RNA isolation and reverse transcription-quantitative (RT-q) PCR

Total RNA was isolated from cultured cells using TRIzol® reagent (Invitrogen; Thermo Fisher Scientific, Inc.). The PrimeScript RT Master Mix kit (Takara Biotechnology Co., Ltd.) was used to synthesize cDNA for mRNA detection according to the manufacturer's protocol. qPCR was performed with gene-specific primers using the SYBR Green PCR kit (Takara Biotechnology Co., Ltd.) according to the manufacturer's protocol under the following thermocycling conditions: 95°C for 5 min, followed by 40 cycles at 95°C for 10 sec for denaturation and 60°C for 30 sec for annealing/extension. The expression levels of each target gene were calculated using the 2−ΔΔCq method (33). Data were expressed as the fold-change relative to GAPDH. The primer sequences were as follows: c-MYC forward, 5′-CCCGCTTCTCTGAAAGGCTCTC-3′ and reverse, 5′-CTCTGCTGCTGCTGCTGCTGGTAG−3′; MCL-1 forward, 5′-CCAAGGCATGCTTCGGAAA-3′ and reverse, 5′-TCACAATCCTGCCCCAGTTT-3′; GAPDH forward, 5′-TCACTGGCATGGCCTTCCGTG−3′ and reverse, 5′-GCCATGAGGTCCACCACCCTG−3′; N-cadherin forward, 5′-TGAAACGGCGGGATAAAGAG-3′ and reverse, 5′-GGCTCCACAGTATCTGGTTG-3′; and E-cadherin forward, 5′-GGTTTTCTACAGCATCACCG-3′ and reverse, 5′-GCTTCCCCATTTGATGACAC-3′.

Immunofluorescence staining

After 100 ng/ml PDGF-BB treatment for 24 h at 37°C, cells cultured on slides were rinsed with PBS, fixed in 3.7% formaldehyde/PBS for 20 min at room temperature and permeabilized using 0.1% Triton X-100/PBS for 10 min at room temperature. Slides were blocked for 1 h with 1% BSA/PBS (Beyotime Institute of Biotechnology), and were incubated with antibodies against YAP (1:100; cat. no. sc-101199; Santa Cruz Biotechnology, Inc.) overnight at 4°C. Subsequently, cells were incubated with FITC-conjugated secondary antibodies (1:1,000; cat. no. F0382; Sigma-Aldrich; Merck KGaA) for 2 h at room temperature. Slides were mounted with ProLong Gold antifade reagent with DAPI (Invitrogen; Thermo Fisher Scientific, Inc.). Fluorescence images were collected using a fluorescence microscope (IX70; Olympus Corporation; magnification, ×600).

Statistical analysis

Data were expressed as the mean ± SD. Statistical analysis was performed using unpaired Student's t-test or one-way ANOVA followed by Tukey's post hoc test for comparisons among ≥3 groups using the statistical program SPSS 11.0 (SPSS, Inc.) for Windows. P<0.05 was considered to indicate a statistically significant difference.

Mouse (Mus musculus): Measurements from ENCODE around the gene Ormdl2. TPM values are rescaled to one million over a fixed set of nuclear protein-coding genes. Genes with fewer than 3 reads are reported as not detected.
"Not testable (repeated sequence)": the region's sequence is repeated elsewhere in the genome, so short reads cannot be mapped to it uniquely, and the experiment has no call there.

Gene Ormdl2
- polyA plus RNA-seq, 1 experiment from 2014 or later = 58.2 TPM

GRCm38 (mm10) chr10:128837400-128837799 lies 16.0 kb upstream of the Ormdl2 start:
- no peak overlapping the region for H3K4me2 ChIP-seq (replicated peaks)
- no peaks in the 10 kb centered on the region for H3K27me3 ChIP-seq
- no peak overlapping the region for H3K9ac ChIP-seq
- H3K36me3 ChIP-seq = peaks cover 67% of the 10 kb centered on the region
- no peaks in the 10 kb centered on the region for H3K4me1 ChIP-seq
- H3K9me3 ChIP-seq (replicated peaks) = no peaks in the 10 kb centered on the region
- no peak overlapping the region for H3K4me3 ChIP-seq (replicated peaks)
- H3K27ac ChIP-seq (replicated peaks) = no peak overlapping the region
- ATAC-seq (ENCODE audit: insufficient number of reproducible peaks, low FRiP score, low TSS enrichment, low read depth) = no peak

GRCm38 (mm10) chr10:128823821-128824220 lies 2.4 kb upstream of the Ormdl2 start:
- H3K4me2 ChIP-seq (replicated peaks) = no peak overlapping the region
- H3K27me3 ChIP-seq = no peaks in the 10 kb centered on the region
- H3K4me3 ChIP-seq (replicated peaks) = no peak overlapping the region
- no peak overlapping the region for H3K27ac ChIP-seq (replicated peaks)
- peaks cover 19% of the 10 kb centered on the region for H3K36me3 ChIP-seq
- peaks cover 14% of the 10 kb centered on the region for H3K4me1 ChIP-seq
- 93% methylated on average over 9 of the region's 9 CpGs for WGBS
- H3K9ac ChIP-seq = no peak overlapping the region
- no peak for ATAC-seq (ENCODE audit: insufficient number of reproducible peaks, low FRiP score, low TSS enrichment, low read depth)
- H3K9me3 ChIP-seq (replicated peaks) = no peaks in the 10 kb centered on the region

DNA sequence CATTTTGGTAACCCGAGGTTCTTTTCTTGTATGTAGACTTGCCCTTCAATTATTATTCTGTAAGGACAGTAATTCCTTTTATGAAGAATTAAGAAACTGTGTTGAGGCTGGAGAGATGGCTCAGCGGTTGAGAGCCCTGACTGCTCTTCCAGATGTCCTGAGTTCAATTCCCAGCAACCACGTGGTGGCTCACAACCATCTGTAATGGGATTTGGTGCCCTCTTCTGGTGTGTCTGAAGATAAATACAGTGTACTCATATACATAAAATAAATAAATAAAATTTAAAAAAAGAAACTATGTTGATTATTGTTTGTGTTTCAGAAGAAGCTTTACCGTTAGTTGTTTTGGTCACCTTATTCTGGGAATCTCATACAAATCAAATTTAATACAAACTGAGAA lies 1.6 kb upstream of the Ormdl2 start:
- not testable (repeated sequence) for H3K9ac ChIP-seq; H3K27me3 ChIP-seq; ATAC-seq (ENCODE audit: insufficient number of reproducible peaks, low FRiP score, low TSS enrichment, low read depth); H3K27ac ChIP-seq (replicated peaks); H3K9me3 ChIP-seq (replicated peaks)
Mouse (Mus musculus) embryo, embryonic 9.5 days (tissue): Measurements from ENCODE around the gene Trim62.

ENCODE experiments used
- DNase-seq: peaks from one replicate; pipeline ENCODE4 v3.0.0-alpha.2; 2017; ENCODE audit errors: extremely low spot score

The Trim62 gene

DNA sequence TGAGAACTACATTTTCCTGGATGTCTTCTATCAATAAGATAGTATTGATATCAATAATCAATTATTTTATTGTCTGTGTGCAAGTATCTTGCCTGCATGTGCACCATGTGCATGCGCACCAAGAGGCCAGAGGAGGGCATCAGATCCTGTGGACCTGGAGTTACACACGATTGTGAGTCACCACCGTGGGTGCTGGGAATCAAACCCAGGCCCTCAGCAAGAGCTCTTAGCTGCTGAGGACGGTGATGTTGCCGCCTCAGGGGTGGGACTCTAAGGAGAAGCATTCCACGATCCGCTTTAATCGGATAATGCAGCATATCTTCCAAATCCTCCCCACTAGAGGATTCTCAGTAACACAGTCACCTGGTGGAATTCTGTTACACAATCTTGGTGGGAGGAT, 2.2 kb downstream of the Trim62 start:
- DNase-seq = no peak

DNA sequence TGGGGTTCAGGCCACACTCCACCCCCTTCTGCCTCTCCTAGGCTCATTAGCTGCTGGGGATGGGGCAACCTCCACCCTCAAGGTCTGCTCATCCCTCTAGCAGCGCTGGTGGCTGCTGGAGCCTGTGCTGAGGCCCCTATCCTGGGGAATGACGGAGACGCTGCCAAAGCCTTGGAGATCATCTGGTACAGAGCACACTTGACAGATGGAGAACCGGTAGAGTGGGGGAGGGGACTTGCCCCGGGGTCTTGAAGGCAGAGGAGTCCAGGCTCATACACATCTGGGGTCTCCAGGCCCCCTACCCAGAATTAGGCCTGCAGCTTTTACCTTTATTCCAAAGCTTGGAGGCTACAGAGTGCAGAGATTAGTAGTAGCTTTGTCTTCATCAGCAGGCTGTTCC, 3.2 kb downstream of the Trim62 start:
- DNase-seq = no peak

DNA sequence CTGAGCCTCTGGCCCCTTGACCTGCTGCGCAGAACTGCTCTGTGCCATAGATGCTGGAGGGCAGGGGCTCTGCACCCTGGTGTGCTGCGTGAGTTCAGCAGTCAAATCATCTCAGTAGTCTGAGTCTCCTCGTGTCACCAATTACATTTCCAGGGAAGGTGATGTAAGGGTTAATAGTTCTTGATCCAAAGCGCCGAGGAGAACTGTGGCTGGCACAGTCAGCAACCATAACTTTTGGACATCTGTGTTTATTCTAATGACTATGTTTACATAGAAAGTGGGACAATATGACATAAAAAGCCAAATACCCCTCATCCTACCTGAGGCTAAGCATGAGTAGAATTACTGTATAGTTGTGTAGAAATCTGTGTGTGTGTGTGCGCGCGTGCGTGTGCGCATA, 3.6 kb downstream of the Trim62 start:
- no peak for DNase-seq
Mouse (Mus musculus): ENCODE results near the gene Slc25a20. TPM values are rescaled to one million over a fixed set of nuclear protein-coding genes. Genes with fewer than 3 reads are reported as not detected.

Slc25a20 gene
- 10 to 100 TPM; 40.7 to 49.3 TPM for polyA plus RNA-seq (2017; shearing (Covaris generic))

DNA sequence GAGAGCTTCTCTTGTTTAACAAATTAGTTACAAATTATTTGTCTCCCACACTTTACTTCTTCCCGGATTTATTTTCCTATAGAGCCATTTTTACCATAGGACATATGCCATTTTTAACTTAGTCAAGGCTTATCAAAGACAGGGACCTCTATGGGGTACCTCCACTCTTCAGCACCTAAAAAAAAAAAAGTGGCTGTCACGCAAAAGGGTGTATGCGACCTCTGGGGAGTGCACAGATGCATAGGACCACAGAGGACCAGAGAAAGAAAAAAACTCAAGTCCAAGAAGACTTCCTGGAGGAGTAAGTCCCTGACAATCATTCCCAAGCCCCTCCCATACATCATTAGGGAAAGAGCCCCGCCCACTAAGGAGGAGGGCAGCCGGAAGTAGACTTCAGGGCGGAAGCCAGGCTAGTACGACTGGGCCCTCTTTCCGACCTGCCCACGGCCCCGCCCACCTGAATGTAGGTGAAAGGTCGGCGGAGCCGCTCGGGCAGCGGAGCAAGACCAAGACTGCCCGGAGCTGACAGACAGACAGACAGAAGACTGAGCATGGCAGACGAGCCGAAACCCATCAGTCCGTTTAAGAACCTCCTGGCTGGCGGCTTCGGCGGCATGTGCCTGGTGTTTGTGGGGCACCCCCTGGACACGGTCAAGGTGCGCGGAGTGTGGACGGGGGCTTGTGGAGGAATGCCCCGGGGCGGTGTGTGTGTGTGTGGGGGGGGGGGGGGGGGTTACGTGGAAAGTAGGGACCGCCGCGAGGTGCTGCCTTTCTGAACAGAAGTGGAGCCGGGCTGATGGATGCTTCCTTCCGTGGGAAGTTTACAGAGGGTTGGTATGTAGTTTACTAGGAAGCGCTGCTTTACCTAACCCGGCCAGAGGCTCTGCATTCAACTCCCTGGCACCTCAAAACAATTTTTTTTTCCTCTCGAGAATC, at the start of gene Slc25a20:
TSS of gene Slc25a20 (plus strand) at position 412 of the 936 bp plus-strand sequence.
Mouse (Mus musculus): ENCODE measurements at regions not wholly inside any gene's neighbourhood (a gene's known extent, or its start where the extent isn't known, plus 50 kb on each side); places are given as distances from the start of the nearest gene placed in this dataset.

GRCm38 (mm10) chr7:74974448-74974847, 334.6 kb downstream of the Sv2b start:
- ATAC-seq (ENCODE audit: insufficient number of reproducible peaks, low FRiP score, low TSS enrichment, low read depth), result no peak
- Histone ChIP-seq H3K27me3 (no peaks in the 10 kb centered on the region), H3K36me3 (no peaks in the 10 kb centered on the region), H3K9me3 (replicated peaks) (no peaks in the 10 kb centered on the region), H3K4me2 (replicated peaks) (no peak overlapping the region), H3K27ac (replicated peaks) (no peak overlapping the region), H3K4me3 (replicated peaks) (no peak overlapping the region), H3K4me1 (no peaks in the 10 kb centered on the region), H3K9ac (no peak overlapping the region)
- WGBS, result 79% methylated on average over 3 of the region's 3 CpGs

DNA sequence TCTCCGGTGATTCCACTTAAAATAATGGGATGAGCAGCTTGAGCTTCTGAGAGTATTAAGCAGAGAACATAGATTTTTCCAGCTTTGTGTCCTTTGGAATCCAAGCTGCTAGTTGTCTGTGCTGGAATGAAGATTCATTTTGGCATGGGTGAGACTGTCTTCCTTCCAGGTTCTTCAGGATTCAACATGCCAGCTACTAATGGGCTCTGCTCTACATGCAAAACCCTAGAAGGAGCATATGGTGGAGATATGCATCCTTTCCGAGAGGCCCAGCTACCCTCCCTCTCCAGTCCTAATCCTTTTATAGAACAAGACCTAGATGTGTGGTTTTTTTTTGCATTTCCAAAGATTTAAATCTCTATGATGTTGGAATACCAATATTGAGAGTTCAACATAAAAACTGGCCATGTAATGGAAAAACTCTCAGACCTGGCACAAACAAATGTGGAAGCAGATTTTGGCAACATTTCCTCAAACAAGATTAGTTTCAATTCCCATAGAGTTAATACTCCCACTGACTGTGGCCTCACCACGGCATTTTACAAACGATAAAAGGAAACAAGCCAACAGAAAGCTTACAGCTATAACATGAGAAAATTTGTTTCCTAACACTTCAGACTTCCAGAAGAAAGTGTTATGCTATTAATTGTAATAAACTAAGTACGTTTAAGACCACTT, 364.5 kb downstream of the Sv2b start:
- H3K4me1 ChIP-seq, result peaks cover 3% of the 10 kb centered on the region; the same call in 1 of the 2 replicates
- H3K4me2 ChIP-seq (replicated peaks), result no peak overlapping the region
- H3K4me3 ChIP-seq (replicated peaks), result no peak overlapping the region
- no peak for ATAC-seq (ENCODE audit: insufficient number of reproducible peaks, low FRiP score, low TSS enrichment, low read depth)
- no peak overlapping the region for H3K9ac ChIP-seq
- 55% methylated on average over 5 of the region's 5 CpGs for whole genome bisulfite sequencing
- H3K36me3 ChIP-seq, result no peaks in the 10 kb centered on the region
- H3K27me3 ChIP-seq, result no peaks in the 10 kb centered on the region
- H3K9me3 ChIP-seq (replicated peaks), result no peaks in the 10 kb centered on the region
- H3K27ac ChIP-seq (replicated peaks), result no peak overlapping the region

PDGF-BB promotes pancreatic cancer malignancy

To determine the role of PDGF-BB in promoting tumor growth, cell proliferation was determined in pancreatic adenocarcinoma BxPC-3 cells using an MTT assay. After exposure to PDGF-BB (0–100 ng/ml) for 24 h, BxPC-3 cells exhibited a dose-dependent increase in proliferation (Fig. 1A). Cell proliferation was significantly increased in BxPC-3 cells treated with concentrations >25 ng/ml PDGF-BB. Anoikis is an anchorage-independent form of cell death that is initiated after the disruption of the cell matrix and cell-cell interactions; thus, anoikis resistance is an initial step in the progression of metastatic cancer (34). Subsequently, the effects of PDGF-BB on cell responsiveness to anoikis were evaluated. BxPC-3 cells were cultured under suspension or adherent conditions for 48 h, after which apoptotic cells were analyzed via flow cytometry. Compared with adherent cells, suspended BxPC-3 cells exhibited a higher rate of anoikis after culture without PDGF-BB for 48 h, with >30% apoptotic cells. Treatment with 100 ng/ml PDGF-BB significantly decreased cell apoptosis in the suspended cells, but had no significance in adherent cells, indicating enhanced anoikis resistance (Fig. 1B and C). Subsequently, the migration of BxPC-3 cells in the presence or absence of PDGF-BB was examined via wound-healing and Transwell assays. PDGF-BB significantly accelerated wound closure of BxPC-3 cells compared with that of untreated cells (Fig. 1D and E). Consistently, the Transwell assay revealed that PDGF-BB treatment increased the number of invading BxPC-3 cells (Fig. 1F and G). These results suggested that PDGF-BB may have a positive effect on cell migration. Overall, the present data revealed that PDGF-BB may promote pancreatic cancer malignancy via increasing cell proliferation, anoikis resistance and cell migration.

PDGF-BB activates YAP signaling